The party was designed to take guests back to the days when an evening of entertainment meant visiting the home of a friend to hear an accomplished musician play. A parlor setting, if you will, where ladies and gentlemen gathered around a piano to hear a mini-concert.
The 2009 version of this intimate gathering of music lovers at the home of Dr. Fred and Jane Tolhurst did not simply evoke the past, but was designed to give guests the opportunity to be a part of the future of the Clayton Center for the Arts.
The Grand Players Society was unveiled on Thursday, Sept. 10, at the gathering at the Tolhurst home. The purpose of the Grand Players is to raise $210,000 to purchase two Steinway pianos for the concert stages at Clayton Center for the Arts.
The brain-child of Jane Tolhurst, the invitation to join the society is open to anyone who loves music and would like to donate money toward the purchase of the two Steinway pianos. The kick-off soiree included delicious hors d’oeuvres, presentation of the levels of giving to be “players” in the society, a history of the Steinway piano and its founder and conversation.
The evening began with a jazz duo featuring the talents of Josh Gaither and Sam Ward. They played softly in the background as guests mingled.
The magic took hold when Dr. Robert Bonham, who taught for years in the Fine Arts Division of Maryville College, sat at the Tolhurst’s Steinway and began to play. His selections showed the versatility of the Steinway piano, and his music filled the rooms and hearts of the guests.
Special guests for the evening also included Bill Metcalfe and his son-in-law Brandon Herrencruck of the Steinway Piano Gallery in Nashville and Knoxville. Metcalfe played a Paul Harvey “Rest of the Story” radio program about the founder of the Steinway pianos.
Kevin and Amanda Painter told those gathered about the community campaign that is on-going to raise funds for the Clayton Center for the Arts, which is scheduled to open in March. Kevin reminisced about growing up in the neighborhood where the Tolhursts live, and talked about the impact the Clayton Center will have on Blount County.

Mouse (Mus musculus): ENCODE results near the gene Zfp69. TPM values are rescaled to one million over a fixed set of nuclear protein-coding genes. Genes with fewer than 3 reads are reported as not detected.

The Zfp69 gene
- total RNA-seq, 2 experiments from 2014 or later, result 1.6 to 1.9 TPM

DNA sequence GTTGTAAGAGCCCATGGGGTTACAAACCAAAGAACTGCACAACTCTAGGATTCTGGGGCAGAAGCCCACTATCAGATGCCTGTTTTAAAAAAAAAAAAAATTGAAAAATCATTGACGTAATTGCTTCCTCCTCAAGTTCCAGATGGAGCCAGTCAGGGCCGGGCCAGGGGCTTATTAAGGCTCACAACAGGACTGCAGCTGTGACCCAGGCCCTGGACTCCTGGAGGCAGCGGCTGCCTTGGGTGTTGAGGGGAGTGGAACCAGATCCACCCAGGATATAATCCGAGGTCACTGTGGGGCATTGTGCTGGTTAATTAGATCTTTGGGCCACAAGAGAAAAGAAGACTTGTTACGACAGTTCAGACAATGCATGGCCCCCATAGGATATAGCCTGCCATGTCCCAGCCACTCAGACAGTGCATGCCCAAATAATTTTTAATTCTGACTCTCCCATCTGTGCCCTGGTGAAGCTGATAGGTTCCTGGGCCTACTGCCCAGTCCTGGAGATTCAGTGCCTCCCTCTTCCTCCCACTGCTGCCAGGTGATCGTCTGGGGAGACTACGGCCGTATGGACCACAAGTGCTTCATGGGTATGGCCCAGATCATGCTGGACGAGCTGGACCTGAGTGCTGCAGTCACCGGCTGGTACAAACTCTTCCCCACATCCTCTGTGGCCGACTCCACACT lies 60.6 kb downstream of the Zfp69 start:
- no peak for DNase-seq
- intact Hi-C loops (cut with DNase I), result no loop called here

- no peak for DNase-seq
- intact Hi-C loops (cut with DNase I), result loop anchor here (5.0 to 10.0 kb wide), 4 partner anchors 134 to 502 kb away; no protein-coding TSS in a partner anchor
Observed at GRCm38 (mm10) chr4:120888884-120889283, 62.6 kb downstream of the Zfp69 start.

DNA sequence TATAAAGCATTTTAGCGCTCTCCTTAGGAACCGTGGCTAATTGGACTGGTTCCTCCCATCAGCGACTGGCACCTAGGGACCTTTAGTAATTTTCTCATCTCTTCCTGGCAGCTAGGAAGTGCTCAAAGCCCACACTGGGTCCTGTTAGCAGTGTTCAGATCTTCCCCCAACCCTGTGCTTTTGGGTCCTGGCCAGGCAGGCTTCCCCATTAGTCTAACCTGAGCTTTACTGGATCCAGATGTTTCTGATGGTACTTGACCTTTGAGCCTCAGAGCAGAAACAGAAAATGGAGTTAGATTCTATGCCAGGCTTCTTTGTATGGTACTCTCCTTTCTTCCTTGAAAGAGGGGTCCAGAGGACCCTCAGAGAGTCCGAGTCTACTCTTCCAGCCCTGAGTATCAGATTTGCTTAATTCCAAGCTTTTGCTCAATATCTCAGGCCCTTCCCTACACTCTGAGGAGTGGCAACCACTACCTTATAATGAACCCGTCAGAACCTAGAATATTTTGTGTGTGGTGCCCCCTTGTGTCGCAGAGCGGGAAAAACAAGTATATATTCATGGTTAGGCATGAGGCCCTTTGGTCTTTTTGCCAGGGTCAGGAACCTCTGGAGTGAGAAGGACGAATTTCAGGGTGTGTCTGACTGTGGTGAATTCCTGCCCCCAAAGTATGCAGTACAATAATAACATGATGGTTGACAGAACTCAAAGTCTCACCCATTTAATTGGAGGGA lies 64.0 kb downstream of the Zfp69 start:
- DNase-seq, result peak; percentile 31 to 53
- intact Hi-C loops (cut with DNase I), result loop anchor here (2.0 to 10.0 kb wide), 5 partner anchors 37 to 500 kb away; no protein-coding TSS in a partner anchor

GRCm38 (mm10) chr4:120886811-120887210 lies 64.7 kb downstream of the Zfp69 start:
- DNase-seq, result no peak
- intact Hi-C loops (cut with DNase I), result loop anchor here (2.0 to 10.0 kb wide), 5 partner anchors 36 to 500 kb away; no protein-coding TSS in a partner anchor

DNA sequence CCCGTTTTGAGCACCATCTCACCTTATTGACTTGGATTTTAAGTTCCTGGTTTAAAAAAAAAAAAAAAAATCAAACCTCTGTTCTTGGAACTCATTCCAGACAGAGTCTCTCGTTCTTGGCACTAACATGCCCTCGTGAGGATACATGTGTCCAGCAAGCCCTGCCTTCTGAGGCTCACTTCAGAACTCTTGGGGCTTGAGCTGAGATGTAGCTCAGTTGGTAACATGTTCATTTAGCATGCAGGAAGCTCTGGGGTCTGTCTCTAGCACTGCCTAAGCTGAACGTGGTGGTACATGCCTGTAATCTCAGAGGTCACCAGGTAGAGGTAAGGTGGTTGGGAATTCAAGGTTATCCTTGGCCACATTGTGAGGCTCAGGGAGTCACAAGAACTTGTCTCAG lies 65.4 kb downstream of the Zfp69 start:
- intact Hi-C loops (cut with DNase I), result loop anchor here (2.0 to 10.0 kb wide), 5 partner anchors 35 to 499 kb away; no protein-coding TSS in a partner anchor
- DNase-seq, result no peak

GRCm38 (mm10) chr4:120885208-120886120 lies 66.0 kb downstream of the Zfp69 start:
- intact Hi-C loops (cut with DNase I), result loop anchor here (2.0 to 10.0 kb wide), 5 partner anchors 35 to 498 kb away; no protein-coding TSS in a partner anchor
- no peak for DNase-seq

Robert Hutchens, Clayton Center executive director, spoke eloquently about the center and the attention to detail that has gone into every aspect of the building, from the “curtain of glass” at the entrance to the “Tennessee marble in the grand foyer” and the theater, “one of the most acoustically ideal places in the country.”
The Tolhursts explained to guests how Steinways are “chosen” at the New York Steinway Factory, how they are “voiced” to complement each other when two pianos are to be chosen.
“The funds must be raised by December so that the pianos can be selected together and ‘voiced’ together,” said Jane Tolhurst.
Levels of giving for the Grand Players Society begin with $1,000 to be a Player; $2,500 and up to be a Key Player; $10,000 to be a Grand Player and $25,000 and up to be a Concert Grand Player. Should one person wish to donate the entire $105,000, the cost of one piano, they will be able to have their name engraved on the piano in gold along side the Steinway name and logo.
Other perks for Grand Player Society members include:
All Players will have their names listed on a plaque in the lobby;
All Players will be invited to special receptions with guest pianists and orchestra guest pianists and accompanists;
Concert Grand Players and Grand Players will be invited to a tour of the Steinway Factory in New York plus planned events while in New York.
“What has captured the imagination of some of these donors is that this gives them something to feel ownership of with their donation,” said Jane. “And they will consistently receive enjoyment from hearing the pianos.”
Time is crucial, too, for the Society. Pledges of donation must be made by the end of November with money collected by the end of December. Donations of $10,000 and up can be paid over three years.
“Fred and I, as well a many others, are convinced that we must have the finest pianos possible for the benefit of our visiting artists, Maryville College musicians and local pianists, as well as the listening audiences,” said Jane.
The Steinway name will also make a difference in the people you can book for performances.
“Information from Steinway tells us that over 1,500 performing pianists around the world make Steinway their own,” said Fred. “And in performances with the world’s most acclaimed symphony orchestras, 98 percent of piano soloists chose the Steinway for their concerts in 2007-2008.”
The best news for the Tolhursts came in the few weeks since the society had its birth.
“We have our first piano,” said Jane. “With the $75,000 that the college has committed to purchasing a piano and the money raised since the announcement of the Grand Players Society, we have enough for the first piano, plus more toward the second one. Now we must forge ahead to get enough for the second piano so that they can be bought together and ‘voiced’ together in early December.”
A fitting end to the evening came when 9-year-old Monet Harriman took her place at the Tolhurst Steinway and played beautifully.
“A look to the future,” said Jane, and she presented the talented Monet with a chocolate piano.